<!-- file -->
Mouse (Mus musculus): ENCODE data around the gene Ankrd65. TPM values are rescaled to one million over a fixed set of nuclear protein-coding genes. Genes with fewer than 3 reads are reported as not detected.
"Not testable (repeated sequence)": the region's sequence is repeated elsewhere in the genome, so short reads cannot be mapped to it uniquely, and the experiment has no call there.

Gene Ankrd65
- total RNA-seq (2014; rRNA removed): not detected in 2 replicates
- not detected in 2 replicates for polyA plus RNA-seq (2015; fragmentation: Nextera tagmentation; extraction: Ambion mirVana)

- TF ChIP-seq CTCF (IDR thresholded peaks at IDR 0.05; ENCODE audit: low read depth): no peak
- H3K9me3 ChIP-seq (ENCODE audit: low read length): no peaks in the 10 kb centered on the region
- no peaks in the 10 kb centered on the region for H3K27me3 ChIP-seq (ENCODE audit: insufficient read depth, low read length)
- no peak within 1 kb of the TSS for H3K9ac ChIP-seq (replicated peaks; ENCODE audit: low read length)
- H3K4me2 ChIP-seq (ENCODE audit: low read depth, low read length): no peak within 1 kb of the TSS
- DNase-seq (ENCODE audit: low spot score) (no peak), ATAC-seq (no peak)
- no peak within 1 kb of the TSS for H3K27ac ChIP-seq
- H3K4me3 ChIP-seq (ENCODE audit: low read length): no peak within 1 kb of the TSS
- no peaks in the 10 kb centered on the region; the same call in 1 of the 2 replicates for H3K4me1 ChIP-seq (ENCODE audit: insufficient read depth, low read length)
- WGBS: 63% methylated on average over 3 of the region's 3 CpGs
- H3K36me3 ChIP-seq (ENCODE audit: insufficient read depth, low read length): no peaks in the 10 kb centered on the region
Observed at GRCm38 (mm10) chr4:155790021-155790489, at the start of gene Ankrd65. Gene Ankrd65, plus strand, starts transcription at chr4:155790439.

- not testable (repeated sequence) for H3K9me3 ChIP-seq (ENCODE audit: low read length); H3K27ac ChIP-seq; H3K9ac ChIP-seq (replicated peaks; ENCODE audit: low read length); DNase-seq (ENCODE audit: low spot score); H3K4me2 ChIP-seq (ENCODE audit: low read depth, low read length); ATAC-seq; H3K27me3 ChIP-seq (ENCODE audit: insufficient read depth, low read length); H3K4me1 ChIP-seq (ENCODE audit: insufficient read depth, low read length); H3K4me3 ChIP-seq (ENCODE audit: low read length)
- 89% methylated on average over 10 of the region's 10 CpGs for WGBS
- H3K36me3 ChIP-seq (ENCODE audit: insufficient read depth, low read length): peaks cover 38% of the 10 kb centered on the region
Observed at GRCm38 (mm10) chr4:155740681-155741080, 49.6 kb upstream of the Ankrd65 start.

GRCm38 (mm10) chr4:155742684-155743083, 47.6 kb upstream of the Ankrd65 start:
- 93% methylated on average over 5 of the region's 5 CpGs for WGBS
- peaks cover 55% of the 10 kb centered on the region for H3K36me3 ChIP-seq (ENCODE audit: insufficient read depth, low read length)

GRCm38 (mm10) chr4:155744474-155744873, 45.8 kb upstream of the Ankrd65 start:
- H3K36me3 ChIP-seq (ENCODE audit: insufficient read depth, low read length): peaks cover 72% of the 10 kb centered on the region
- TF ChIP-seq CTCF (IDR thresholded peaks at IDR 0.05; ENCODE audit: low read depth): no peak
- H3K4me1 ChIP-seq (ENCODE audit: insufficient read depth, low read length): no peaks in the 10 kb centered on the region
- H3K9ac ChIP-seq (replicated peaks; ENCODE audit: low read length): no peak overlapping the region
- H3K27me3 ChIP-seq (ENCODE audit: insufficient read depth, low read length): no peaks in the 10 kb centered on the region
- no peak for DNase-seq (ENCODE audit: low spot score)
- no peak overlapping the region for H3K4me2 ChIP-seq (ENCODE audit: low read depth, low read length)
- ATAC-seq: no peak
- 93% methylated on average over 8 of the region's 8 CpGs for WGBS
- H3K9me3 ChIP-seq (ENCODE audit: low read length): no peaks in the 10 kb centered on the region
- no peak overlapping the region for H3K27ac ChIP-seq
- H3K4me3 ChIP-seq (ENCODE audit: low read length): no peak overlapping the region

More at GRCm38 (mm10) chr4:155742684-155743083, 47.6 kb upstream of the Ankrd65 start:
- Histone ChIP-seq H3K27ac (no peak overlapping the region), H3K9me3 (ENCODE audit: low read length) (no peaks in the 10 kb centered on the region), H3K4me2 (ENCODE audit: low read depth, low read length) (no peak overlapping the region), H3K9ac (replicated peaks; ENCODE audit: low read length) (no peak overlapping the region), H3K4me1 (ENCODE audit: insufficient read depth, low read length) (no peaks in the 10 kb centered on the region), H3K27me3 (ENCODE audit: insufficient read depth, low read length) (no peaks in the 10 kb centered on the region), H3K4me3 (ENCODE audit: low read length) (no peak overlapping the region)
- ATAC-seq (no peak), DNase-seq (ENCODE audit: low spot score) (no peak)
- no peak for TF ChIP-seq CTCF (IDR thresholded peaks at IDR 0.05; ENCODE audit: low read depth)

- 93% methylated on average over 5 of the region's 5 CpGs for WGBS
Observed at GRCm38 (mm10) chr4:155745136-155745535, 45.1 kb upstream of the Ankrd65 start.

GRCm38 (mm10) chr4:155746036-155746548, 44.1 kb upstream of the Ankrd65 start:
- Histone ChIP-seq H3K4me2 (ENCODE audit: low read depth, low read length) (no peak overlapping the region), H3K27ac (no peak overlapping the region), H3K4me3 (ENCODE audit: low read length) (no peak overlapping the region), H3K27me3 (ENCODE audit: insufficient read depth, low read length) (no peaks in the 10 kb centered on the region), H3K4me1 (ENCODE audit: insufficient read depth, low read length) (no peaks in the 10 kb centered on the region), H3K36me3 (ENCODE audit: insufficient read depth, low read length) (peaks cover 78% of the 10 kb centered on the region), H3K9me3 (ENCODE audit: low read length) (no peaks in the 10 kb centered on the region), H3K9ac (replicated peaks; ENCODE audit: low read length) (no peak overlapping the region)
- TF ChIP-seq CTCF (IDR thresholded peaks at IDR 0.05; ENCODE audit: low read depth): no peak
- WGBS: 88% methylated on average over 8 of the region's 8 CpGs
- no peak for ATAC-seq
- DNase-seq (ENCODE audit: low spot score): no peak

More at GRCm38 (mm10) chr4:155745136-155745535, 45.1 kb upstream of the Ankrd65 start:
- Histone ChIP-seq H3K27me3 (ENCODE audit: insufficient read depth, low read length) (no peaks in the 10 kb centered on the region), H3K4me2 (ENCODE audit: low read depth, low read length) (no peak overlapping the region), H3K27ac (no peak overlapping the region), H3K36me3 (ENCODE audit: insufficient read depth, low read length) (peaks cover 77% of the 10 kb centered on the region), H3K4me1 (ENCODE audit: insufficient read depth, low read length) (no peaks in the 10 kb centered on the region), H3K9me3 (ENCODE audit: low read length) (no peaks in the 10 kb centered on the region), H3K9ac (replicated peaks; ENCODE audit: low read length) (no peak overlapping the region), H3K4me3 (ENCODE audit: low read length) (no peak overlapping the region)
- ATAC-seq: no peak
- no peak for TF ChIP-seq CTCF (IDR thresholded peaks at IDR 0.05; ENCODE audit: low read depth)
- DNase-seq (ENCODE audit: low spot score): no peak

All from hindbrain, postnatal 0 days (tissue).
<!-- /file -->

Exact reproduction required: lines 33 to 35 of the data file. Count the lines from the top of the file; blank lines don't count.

- ATAC-seq: no peak
- 93% methylated on average over 8 of the region's 8 CpGs for WGBS
- H3K9me3 ChIP-seq (ENCODE audit: low read length): no peaks in the 10 kb centered on the region